The World’s Fair Pavilion in Forest Park was a beehive of activity. People shopped in a pop-up market filled with exotic goods. The sound of tribal drums drifted across a warm breeze, and a carnival of aromas swirled around the festivalgoers. Just a typical day at the annual St. Louis African Arts Festival.
Now in its 28th year, the festival is always held over Memorial Day weekend (May 25-27).
Cynthia Crosby, the festival’s founder, said the event has “really grown by leaps and bounds,” but organizers in the beginning weren’t sure how the city would respond to the new idea, even though it was held as part of Washington University’s African Studies Conference.
“It (the first festival) was amazing,” said Crosby, now retired from Washington University. She said the festival originally was in November and was held at The Sheldon Concert Hall’s event space. “I was elated to see people coming from all over the region. Schools were bringing kids by the busloads.”
As the festival grew, the location moved outdoors to Forest Park and the dates changed to May. It was important, Crosby said, to have a central location.
“We look at the festival as a means to bring the community together,” said Crosby, who also serves as executive director of the African Heritage Association of St. Louis, the festival’s parent organization. “It’s a festival for everybody.”
And through the music, dance, art and food presented at the festival, those attending can learn about the global reach of African culture.
Africa’s diaspora has made profound contributions to culture in the Americas. Crosby said earlier festivals had opportunities for scholarly presentations about this topic, but it was too difficult to continue these lectures when the location went to Forest Park. Still, Crosby and her team of more than 40 volunteers and board members educate attendees while entertaining and feeding them.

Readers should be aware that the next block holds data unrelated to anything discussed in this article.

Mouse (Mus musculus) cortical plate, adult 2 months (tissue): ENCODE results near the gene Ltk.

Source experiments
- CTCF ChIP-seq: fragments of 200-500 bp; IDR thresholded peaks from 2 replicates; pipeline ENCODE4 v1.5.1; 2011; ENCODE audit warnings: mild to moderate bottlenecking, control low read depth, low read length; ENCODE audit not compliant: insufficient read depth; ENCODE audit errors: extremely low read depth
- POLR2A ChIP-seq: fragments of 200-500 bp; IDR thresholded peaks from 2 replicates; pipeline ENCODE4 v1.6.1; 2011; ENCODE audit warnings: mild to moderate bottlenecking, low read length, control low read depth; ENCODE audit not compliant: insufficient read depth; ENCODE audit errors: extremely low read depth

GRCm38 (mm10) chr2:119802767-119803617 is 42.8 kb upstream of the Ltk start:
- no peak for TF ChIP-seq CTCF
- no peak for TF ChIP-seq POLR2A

“They have the opportunity to come in contact with African nationals and buy things from the homeland,” Crosby said.
When people can sit down with someone for two-way conversations, she added, they leave with a greater understanding.
This year’s festival will again showcase African drummers, musicians and dancers; a food court selling authentic African fare; a movie night at The Muny (8 p.m., May 26) featuring “Liyana,” an award-winning animated film from South Africa; cultural demonstrations and activities; a health and wellness village; and an art show featuring works by students representing 20 area schools.
One of the favorite components to the festival is the marketplace, something that has a special meaning for Crosby.
“I went to Africa for the first time in 1995 and I loved the marketplaces there. You had all kinds of things to explore and experience. I knew our festival would have something like that,” she said.
Vendors come from as far as New York, as well as Kansas, Oklahoma, and Illinois.
“We’re proud that a good number of people have been with us every year,” Crosby said.
There also are a number a children’s activities at the festival, plus a Safari Teens Hut that grew over the years out of necessity, according to Crosby.
“Many kids have grown up with us. By attending every year with their families, they’ve done it all,” she said. But the teen program, for attendees 13 to 19 years of age, features activities that are led by teens for teens.
And this year in the Safari Teens Hut, students from the Jennings School District will be on hand to discuss the high school’s entrepreneurship program.
It takes a village to put on a festival of this scale, and in addition to the army of volunteers, Crosby said they couldn’t do the event without its sponsors and partners. When cultural institutions — including The Muny, the Saint Louis Art Museum and the Saint Louis Zoo — help to promote the festival, Crosby said will discover that what’s going on at the World’s Fair Pavilion over Memorial Day isn’t a private event.
“We have a diverse audience for the festival and we’re proud of that,” Crosby said.
Hours for the St. Louis African Arts Festival are 10 a.m. to 8 p.m. May 25; 11 a.m. to 8 p.m. May 26; and 10 a.m. to 6 p.m. May 27. There is no admission fee. For more information, visit www.stlafricanartsfest.com.
Because parking around the World’s Fair Pavilion is a challenge, organizers encourage visitors to use the Forest Park Explorer bus to get to the festival site. Crosby suggested parking at The Muny or at the Forest Park Visitor Center; the blue bus route drops riders off at the World’s Fair Pavilion, and rides are free on Saturday and Sunday.